Physiological Mechanisms of Marine Pollutant Toxicity contains the proceedings of a symposium on ""Pollution and Marine Organisms"" held at the University of South Carolina in Columbia, South Carolina, on November 30 to December 3, 1981. It explores the effects of pollutants, such as petroleum hydrocarbons, heavy metals, and pesticides, on the physiology of marine organisms, along with the functional aspects of detoxification and the environmental health implications of pollution.
Organized into three sections encompassing 24 chapters, this volume begins with a discussion of subcellular accumulation and detoxification of metals in aquatic animals such as fishes, crabs, and polychaetes. The reader is then introduced to the physiological mechanisms of pollutant toxicity, including the sublethal effects of pollutants on the gill morphology of the scallop, Placopecten magellanicus; mechanisms underlying the tolerance of killifish embryos to heavy metals; increased sensitivity of smolts in seawater to petroleum hydrocarbons, such as toluene and naphthalene; and physiological effects of sublethal concentrations of benzene and dimethylnaphthalene on blue crab juveniles. The book concludes by outlining research directions for linking cause and effect concerning pollution and marine organisms.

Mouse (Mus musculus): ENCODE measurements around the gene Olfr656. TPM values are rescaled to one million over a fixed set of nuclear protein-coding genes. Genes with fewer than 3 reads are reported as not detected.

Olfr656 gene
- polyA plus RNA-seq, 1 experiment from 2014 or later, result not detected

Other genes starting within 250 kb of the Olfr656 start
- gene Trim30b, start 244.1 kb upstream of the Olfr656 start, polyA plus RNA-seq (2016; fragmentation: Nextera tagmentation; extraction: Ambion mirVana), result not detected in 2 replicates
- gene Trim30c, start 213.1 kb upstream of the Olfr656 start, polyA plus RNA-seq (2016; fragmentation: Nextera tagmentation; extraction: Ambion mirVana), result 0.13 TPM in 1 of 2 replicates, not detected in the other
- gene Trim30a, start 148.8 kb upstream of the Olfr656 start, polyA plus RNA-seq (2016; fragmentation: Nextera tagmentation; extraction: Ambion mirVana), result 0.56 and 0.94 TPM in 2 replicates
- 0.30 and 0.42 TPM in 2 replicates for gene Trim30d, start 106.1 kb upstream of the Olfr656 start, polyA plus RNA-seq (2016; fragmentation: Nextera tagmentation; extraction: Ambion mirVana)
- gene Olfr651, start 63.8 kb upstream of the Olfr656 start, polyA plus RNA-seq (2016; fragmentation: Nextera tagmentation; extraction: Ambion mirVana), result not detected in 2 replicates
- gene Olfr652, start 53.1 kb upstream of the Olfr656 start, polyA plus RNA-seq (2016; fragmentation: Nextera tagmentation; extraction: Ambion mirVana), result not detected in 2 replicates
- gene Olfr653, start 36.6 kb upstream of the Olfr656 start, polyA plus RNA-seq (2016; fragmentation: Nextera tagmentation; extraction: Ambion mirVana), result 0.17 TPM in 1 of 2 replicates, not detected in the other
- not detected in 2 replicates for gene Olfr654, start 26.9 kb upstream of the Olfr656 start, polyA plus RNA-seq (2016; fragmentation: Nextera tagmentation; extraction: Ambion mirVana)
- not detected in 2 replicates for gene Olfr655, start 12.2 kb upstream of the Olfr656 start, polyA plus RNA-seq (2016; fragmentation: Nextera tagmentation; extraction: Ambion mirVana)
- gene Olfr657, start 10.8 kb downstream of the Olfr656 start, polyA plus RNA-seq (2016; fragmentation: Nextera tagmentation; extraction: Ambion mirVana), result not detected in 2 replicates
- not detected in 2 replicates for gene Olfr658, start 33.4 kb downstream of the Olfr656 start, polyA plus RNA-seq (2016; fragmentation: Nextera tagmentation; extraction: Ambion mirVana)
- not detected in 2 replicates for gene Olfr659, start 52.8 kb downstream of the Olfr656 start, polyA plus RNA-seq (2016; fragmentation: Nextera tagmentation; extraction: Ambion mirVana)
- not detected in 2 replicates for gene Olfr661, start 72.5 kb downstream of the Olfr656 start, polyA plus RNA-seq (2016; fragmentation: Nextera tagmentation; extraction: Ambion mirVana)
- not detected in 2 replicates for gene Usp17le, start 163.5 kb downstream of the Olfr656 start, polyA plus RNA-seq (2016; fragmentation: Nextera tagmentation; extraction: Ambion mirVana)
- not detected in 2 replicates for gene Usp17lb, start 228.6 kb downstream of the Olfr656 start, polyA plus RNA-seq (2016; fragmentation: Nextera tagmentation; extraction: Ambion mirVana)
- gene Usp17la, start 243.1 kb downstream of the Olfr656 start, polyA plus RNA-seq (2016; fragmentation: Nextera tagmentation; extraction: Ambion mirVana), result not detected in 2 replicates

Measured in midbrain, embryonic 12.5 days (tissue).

This book will be a valuable resource for marine scientists, ecologists, and students.